Turkey’s justice with mustache
Nevin used to live alone. No husband was there to protect her. A man kept on coming to her home to rape her.
The whole village knew about it. Including the muhtar. No-one raised their voice. No-one said “enough of this disgrace.” No-one prevented it. On the contrary, everyone waited, afraid that the rapist might come knocking on their doors next.
There was an alone, weak and desperate woman. No-one helped that woman. That is how we are. We are very ethical, very decent and very loyal to moral values! Is that so? Not really.
Not only did no one support Nevin but she was also held responsible.
This is how it works in our lands. The raped person must have done something to encourage it. They must have provoked it. They must have behaved in a certain, provocative way otherwise this would not have happened. And so the woman ends up getting blamed for the disgusting acts of others.
In the end she could bear no more. She wanted to prove herself a virtuous woman. She acted alone. She cut off the head of her rapist and throw it in front of the village tea house.
Enough of our hypocritical understanding of morality!
Don’t misunderstand me. There is no situation that justifies Nevin’s brutality. I do not justify it. But what about the brutality that was done to her?
I believe the whole village bears some responsibility in this murder, especially those who left her without support.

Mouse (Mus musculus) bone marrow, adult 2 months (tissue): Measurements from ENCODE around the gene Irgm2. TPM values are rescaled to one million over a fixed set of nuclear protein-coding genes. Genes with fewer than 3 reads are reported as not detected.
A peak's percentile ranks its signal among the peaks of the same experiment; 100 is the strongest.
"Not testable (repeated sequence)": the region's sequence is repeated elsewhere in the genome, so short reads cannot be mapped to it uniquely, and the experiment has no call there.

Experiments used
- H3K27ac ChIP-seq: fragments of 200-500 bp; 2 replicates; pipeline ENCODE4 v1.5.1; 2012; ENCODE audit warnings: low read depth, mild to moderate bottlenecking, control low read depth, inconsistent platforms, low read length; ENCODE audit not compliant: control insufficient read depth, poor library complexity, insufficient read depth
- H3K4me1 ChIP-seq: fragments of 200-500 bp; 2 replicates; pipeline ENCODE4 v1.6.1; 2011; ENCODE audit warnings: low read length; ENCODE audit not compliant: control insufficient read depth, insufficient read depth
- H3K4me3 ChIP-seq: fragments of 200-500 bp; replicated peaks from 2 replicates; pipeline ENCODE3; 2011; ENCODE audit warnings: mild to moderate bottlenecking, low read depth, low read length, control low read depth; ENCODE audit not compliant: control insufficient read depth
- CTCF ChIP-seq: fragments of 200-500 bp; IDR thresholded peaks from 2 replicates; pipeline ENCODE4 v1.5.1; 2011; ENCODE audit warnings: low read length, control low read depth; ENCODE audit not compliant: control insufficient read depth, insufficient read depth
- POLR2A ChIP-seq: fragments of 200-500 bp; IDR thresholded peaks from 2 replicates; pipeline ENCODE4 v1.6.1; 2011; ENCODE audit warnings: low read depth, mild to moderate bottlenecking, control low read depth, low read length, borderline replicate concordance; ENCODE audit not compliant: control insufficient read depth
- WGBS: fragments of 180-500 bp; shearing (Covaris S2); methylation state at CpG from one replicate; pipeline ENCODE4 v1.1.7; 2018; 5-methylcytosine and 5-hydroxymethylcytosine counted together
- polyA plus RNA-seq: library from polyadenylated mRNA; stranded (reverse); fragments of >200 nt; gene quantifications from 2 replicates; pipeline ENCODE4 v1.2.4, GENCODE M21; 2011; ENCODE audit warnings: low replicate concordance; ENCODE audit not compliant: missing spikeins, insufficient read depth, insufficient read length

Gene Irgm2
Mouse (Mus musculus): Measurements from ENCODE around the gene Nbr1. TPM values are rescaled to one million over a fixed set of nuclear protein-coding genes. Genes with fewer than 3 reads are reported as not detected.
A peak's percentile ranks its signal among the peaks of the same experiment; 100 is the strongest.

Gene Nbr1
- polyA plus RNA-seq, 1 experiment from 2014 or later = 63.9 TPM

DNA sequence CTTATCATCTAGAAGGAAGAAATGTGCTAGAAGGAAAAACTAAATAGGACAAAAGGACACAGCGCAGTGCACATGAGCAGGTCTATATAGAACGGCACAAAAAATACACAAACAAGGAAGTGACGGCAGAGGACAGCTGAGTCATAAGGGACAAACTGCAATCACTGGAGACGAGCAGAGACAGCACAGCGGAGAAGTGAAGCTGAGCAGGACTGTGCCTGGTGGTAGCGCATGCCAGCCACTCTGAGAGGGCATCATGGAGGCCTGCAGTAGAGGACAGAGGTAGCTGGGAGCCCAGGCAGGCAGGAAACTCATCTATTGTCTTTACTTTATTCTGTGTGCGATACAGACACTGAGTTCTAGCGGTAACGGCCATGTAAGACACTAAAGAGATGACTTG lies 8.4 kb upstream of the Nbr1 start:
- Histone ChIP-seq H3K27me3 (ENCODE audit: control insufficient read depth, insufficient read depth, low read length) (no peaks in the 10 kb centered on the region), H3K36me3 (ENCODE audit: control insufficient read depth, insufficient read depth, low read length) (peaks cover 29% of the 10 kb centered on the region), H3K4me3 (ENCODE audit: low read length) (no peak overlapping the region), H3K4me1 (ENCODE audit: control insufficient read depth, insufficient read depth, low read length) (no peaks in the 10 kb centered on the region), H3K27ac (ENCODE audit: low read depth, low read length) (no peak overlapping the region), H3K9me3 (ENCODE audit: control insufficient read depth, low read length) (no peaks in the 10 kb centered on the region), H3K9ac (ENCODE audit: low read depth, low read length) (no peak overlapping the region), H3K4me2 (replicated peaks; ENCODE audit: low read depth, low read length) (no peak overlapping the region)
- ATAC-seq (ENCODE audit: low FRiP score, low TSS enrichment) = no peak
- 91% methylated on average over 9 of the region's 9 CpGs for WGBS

When the trial started, there were debates on whether “the state would take care of the baby born as a result of rape.”
They dragged their feet so much, acting so slowly that she was obliged to give birth. And she did. It came to that irreversible point. She had to give birth to the child of her rapist.
Having a child should be matter of love and affection, not of hate and violence.
Who wants to give birth to the children of rapists?
But Nevin’s plight went on and on as she was obliged to give birth to her rapist’s baby.
The decision to give birth should belong to the mother. The state should not interfere. Why should she be forced to give birth to the baby of a man she hates?
But then religion enters the equation. If you say this baby has been given to you by Allah, then there is no way out. There is no possibility of abortion. And obviously no-one is there to think about the woman, about Nevin’s wellbeing. Because she has no name, no right, no voice. Politics can be played out through her body.
Another aspect is that the case has been classed as homicide with provocation. But the charge of murder against Nevin has not been reduced to the lesser charge of manslaughter.
In this country several murderers, rapists and sex offense criminals have benefited from a reduction to the severity of the charges against them through considerations of provocation.
Several men have claimed their wives were cheating on them without providing any tangible evidence. Several men have said: “I was jealous.” They have said: “She told me I was not a man.” They have said: “I loved her so much, that’s why I killed her.”
They wore a tie in the court room and received reduced sentences because of their “provocation”-based defenses as well as their good conduct.
How about Nevin?
Why could Nevin not benefit from a similar reduction? Is it because we have a justice with a mustache? Is it because she is a woman living by herself and no one cares?
The local court gave her life imprisonment, a sentence that was later overruled by the Supreme Court of Appeals. She has been in prison for the past six years and in her latest court case that took place on Jan. 3, her demand for release was rejected.